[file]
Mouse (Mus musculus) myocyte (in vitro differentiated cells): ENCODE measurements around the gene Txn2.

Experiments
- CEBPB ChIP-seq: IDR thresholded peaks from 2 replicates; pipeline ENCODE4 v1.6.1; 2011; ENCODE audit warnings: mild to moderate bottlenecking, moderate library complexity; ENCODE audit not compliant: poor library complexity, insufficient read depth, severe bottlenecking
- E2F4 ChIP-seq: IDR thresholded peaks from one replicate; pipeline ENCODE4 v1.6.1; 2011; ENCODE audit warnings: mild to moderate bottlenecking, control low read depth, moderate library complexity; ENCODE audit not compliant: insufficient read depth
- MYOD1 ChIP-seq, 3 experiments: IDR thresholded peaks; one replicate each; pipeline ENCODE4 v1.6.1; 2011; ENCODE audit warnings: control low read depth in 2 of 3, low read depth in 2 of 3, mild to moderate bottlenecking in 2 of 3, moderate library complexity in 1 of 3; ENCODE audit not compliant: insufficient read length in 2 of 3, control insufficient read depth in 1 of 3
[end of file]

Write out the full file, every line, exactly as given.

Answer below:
Mouse (Mus musculus) myocyte (in vitro differentiated cells): ENCODE measurements around the gene Txn2.

Experiments
- CEBPB ChIP-seq: IDR thresholded peaks from 2 replicates; pipeline ENCODE4 v1.6.1; 2011; ENCODE audit warnings: mild to moderate bottlenecking, moderate library complexity; ENCODE audit not compliant: poor library complexity, insufficient read depth, severe bottlenecking
- E2F4 ChIP-seq: IDR thresholded peaks from one replicate; pipeline ENCODE4 v1.6.1; 2011; ENCODE audit warnings: mild to moderate bottlenecking, control low read depth, moderate library complexity; ENCODE audit not compliant: insufficient read depth
- MYOD1 ChIP-seq, 3 experiments: IDR thresholded peaks; one replicate each; pipeline ENCODE4 v1.6.1; 2011; ENCODE audit warnings: control low read depth in 2 of 3, low read depth in 2 of 3, mild to moderate bottlenecking in 2 of 3, moderate library complexity in 1 of 3; ENCODE audit not compliant: insufficient read length in 2 of 3, control insufficient read depth in 1 of 3